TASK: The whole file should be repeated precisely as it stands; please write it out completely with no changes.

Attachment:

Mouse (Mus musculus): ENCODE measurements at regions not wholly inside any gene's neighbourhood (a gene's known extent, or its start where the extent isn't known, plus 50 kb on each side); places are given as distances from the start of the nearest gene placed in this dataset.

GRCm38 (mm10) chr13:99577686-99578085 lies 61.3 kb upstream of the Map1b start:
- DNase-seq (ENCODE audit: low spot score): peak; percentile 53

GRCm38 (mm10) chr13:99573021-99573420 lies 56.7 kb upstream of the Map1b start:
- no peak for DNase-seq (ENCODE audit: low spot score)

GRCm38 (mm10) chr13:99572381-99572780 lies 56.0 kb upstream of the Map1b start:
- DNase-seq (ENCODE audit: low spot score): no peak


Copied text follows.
Mouse (Mus musculus): ENCODE measurements at regions not wholly inside any gene's neighbourhood (a gene's known extent, or its start where the extent isn't known, plus 50 kb on each side); places are given as distances from the start of the nearest gene placed in this dataset.

GRCm38 (mm10) chr13:99577686-99578085 lies 61.3 kb upstream of the Map1b start:
- DNase-seq (ENCODE audit: low spot score): peak; percentile 53

GRCm38 (mm10) chr13:99573021-99573420 lies 56.7 kb upstream of the Map1b start:
- no peak for DNase-seq (ENCODE audit: low spot score)

GRCm38 (mm10) chr13:99572381-99572780 lies 56.0 kb upstream of the Map1b start:
- DNase-seq (ENCODE audit: low spot score): no peak